My rating: 9/10.
Completely met expectations, up to and including the blush-inducing ending, which lost the story its single “you’ve got to be kidding!” point. Golly, D.E. Stevenson often bobbles in those last few pages, doesn’t she?!
Well, really, the ending’s not that bad. Just…hmm…maybe just a little bit rushed? And a little too good to be true? But hey! – that’s why I’ve come to quite adore D.E. Stevenson. This story in particular is escape literature at its delicious, romantic, improbable, suspend-your-disbelief for hundreds of pages, period-piece-vintage best.
Okay, here’s a brief overview of the set-up of this novel. It’s very nicely done indeed; one of the author’s melodramatic (versus her more placid and thoughtful) minor masterpieces.
I wonder how a hermit would feel if he had spent twelve years in his cell and were called back to the world to take up the burden of life with its griefs and worries and fears; if he had passed through the fire of rebellion and achieved resignation; if his flesh had been purged by sleepless nights and his mind had found the anodyne of daily work. Would he feel afraid of the world, afraid of the pain awaiting him, afraid of his own inadequacy to deal with his fellow men after his long, long years of solitude? Would he refuse to listen when the world called, when his conscience whispered that his duty lay outside his cell, or would he gird up his loins and go forth, somewhat reluctantly, into the world which had turned its back upon him for twelve years?
My mythical hermit is standing at the parting of the ways, and so am I. Two roads are open to me, one lonely but well known, peaceful and uneventful; the other full of dangers and difficulties which I cannot foresee…
Our narrator is middle-aged Charlotte Dean, inhabitor of a dreary London flat, efficient and self-effacing librarian at a quiet geographical library – repository of “any book that adds to the geographical knowledge of the world” – recluse from that very world. Her only friend, aside from her kind employer, Mr. Wentworth, and her dedicated charwoman, Mrs. Cope, is her diary, in which she records her daily doings as she has done from childhood.
Ah, childhood. Happy days, indeed, when Charlotte was the beloved child of the Parsonage in green and flowery rural Hinkleton, running wild with her bosom friend, Garth Wisdon, equally beloved child of the Manor. Charlotte and Garth were inseparable, and their friendship was not at all disturbed by the advent of Charlotte’s small sister, Clementina – “Kitty”, as she was soon named. Not then, not in childhood. But as the years passed and friendship ripened to something deeper, Kitty had her part to play in the dissolution of the bonds that held Charlotte and Garth together…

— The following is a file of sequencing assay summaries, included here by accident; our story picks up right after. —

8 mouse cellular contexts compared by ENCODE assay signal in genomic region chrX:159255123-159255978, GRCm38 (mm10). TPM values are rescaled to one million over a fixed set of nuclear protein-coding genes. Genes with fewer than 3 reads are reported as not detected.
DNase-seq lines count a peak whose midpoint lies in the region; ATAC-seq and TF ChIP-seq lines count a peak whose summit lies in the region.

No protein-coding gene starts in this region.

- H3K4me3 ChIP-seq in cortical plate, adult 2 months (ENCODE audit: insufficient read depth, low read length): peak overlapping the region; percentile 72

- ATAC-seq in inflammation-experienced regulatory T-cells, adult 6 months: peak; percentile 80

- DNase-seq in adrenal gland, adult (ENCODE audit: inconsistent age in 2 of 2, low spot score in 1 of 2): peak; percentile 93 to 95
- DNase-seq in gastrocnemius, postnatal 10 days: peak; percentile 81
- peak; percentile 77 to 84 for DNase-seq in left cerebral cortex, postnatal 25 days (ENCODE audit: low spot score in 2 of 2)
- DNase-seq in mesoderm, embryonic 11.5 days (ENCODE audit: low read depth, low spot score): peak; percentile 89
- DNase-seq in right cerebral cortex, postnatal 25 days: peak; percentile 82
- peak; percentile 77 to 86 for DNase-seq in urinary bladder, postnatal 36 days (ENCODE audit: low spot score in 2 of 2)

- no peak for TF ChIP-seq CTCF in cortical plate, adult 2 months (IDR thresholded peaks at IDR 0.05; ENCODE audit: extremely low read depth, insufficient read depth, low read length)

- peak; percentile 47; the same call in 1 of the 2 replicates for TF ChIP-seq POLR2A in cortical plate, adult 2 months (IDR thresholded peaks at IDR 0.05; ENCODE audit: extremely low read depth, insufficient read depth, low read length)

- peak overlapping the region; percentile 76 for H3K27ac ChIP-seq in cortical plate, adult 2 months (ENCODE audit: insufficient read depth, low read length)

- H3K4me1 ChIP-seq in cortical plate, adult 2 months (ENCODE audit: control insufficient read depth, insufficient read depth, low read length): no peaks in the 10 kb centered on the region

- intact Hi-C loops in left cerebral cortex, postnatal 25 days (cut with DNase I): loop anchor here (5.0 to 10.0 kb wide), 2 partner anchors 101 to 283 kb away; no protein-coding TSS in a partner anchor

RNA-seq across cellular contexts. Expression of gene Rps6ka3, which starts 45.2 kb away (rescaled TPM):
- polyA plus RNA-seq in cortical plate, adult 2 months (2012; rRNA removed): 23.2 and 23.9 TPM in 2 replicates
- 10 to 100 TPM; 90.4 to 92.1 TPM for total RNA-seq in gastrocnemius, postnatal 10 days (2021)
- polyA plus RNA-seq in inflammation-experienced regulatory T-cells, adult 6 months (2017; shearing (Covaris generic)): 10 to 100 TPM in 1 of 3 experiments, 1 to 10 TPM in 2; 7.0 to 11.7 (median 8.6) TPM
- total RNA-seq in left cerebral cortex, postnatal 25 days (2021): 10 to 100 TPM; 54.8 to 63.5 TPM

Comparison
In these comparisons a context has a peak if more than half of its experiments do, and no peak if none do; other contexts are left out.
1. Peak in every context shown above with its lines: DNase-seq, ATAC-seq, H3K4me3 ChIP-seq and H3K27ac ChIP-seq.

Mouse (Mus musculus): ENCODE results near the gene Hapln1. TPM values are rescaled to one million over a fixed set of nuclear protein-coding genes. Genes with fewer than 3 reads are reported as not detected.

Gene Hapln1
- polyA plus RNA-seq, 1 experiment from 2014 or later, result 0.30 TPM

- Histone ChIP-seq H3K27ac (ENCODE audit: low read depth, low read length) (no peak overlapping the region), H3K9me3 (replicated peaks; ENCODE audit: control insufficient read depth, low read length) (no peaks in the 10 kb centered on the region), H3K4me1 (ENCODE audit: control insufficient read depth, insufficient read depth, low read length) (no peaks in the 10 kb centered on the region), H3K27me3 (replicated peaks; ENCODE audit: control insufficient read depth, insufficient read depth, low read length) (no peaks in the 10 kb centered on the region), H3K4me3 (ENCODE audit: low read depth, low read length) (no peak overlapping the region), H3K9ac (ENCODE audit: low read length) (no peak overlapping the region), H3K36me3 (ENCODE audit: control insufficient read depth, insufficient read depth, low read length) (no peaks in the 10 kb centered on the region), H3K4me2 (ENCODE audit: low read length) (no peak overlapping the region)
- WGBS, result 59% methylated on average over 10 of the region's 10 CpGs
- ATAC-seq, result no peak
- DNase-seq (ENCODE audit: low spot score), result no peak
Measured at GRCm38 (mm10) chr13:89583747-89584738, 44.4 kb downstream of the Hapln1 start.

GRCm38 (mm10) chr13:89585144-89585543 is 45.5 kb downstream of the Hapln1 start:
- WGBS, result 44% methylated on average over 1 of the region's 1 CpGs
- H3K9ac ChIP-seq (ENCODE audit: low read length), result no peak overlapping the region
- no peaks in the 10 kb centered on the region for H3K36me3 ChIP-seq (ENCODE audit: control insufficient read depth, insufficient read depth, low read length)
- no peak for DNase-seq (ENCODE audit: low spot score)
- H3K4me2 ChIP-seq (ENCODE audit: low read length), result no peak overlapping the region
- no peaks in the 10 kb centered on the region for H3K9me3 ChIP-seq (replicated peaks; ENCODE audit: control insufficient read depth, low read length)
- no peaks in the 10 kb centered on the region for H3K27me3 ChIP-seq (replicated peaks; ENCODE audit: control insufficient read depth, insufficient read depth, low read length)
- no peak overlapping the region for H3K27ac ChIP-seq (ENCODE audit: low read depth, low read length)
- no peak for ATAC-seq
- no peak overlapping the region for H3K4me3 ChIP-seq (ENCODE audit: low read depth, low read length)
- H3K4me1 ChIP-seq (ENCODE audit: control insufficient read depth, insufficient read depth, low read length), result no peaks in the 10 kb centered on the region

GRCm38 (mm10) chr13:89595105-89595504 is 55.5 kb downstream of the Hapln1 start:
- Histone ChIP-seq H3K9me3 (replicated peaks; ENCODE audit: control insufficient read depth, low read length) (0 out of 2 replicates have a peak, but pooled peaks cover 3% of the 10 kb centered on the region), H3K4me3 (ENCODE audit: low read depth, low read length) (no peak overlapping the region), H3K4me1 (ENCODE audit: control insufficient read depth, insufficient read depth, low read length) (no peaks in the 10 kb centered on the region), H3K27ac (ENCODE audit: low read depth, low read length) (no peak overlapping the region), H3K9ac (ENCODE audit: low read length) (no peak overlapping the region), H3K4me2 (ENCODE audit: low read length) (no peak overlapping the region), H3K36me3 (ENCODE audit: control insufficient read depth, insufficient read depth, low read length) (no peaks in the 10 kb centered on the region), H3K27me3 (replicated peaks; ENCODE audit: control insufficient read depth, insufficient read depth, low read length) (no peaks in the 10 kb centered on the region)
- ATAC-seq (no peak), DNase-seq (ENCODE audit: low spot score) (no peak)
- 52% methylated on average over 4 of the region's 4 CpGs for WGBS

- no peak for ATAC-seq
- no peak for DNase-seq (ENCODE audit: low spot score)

The Great War tore Garth away from Hinkleton, and upon his return it is, unexpectedly, Kitty who becomes the new lady of the Manor, while Charlotte remains at home to care for her failing father, and then creeps off to London when his death leaves her alone and penniless.
For some strange reason Charlotte and Kitty are no longer the close friends that they were in childhood, and Garth openly sneers at his once-beloved “Char”. She meets them only occasionally, and so is rather surprised to be asked to act as godmother to her young niece Clementina – named after her vivacious mother – and to visit at Hinkleton Manor for the occasion. But Garth is still dismissive and sarcastic, and Kitty disturbingly self-centered and complaining, so Charlotte returns to her quiet life with no thought but to regain her hard-won peace of mind, and to leave the dead past buried.
Then, twelve years after her flight to London, Charlotte’s world is turned topsy-turvy by the dramatic re-entry of Kitty into her life, and she faces the dilemma referred to at the start of the story…
For another look at the story, and an enthusiastic recommendation, a visit to Fleur Fisher‘s review will be in order.
I greatly enjoyed this grandly melodramatic and deeply romantic tale. Most engaging and deeply readable, and for that I’ll even forgive the rushed and too, too predictable “surprise” ending, my one perennial gripe with this author’s style. She builds up her story wonderfully well, rockets it along in fine style, and then chops it off with a hurried ending, almost every single time. Grrr. (And do please ignore this complaint; it’s a very minor one, and in no way puts me off reading these books with genuine enjoyment.)
I can see why this novel is so highly thought of by D.E. Stevenson devotees; she’s in fine form throughout. I do believe this one has just been re-released on July 2, 2013, so it should be readily available, just in time for your summer reading pleasure. Here’s the Amazon.com link, which includes an excerpt of the first chapter.
And I’ll say once more, this is a very vintage romance, written in the 1930s, with all of the expected clichés. It is, perhaps, even a bit old-fashioned for its time; it rather reads like something out of the closing years of the century before. With that in mind, enjoy!